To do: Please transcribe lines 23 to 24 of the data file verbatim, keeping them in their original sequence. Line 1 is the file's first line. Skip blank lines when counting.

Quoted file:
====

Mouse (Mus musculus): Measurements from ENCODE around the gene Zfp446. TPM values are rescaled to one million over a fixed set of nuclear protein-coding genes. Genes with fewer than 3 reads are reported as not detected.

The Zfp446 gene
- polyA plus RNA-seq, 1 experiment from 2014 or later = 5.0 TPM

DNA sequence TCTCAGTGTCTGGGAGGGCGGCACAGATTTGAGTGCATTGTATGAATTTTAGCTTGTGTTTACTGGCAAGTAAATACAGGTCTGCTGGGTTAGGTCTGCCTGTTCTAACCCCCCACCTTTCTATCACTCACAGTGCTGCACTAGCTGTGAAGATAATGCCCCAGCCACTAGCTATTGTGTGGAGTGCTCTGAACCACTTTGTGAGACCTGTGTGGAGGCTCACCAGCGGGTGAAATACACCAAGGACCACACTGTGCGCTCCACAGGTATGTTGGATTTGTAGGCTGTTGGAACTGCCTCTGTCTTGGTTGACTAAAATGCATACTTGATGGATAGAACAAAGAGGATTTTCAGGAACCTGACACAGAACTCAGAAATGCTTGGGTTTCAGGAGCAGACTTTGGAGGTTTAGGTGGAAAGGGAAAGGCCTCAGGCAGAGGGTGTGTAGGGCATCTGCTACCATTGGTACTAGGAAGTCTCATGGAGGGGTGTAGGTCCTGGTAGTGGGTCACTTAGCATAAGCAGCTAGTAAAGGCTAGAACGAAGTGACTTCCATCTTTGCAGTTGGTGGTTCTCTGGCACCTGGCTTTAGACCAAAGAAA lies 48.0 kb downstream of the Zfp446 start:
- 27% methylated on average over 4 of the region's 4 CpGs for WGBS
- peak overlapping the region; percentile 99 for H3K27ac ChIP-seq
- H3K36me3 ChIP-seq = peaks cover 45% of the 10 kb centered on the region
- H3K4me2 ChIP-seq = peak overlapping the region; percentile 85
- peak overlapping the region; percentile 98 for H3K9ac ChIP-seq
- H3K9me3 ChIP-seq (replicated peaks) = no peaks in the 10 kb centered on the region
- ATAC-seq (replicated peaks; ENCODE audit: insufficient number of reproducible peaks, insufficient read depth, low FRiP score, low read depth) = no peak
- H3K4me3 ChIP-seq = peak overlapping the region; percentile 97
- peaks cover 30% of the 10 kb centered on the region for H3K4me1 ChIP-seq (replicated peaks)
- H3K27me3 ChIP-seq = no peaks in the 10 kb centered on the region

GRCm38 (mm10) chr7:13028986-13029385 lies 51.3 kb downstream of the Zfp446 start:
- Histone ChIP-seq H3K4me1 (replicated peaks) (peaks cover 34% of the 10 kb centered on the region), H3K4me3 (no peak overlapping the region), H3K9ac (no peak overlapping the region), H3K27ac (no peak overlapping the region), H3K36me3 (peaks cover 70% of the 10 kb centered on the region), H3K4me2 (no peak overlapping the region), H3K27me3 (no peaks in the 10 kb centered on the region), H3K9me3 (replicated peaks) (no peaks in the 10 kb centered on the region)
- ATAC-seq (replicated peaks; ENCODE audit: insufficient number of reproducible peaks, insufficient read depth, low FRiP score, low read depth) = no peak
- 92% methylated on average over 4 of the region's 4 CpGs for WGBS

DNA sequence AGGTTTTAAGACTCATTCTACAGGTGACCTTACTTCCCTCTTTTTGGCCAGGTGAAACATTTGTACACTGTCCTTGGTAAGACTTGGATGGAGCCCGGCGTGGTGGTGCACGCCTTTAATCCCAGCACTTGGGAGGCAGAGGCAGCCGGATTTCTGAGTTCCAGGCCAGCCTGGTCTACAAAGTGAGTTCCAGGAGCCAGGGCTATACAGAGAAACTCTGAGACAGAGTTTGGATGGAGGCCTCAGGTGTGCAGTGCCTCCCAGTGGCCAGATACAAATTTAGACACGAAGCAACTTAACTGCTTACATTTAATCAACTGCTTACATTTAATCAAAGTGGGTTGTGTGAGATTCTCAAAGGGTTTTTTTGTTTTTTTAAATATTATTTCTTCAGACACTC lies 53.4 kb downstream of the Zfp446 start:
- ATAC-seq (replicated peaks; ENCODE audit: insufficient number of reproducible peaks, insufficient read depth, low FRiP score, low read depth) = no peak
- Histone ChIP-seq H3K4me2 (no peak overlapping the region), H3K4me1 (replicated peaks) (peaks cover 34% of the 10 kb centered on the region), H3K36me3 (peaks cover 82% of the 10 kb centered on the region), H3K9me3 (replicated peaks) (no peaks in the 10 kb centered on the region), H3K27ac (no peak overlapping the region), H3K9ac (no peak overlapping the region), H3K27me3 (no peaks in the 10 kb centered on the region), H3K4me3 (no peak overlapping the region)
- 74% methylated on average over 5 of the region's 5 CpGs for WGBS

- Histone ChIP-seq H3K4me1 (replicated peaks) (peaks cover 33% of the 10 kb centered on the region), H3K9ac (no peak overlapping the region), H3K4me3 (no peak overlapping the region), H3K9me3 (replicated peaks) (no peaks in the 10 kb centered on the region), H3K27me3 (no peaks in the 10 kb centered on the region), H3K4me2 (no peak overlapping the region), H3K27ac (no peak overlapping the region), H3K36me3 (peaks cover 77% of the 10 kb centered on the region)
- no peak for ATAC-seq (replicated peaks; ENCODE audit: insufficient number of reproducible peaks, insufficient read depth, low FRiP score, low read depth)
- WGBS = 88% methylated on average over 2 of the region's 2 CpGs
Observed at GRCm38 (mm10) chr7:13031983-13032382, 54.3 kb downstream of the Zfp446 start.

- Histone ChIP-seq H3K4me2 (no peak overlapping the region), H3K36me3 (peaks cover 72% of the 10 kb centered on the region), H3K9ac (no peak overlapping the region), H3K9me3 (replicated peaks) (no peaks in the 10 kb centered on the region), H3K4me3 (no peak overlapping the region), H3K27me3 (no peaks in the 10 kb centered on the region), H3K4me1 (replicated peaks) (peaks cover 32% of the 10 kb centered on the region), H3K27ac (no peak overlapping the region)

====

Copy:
- Histone ChIP-seq H3K4me1 (replicated peaks) (peaks cover 33% of the 10 kb centered on the region), H3K9ac (no peak overlapping the region), H3K4me3 (no peak overlapping the region), H3K9me3 (replicated peaks) (no peaks in the 10 kb centered on the region), H3K27me3 (no peaks in the 10 kb centered on the region), H3K4me2 (no peak overlapping the region), H3K27ac (no peak overlapping the region), H3K36me3 (peaks cover 77% of the 10 kb centered on the region)
- no peak for ATAC-seq (replicated peaks; ENCODE audit: insufficient number of reproducible peaks, insufficient read depth, low FRiP score, low read depth)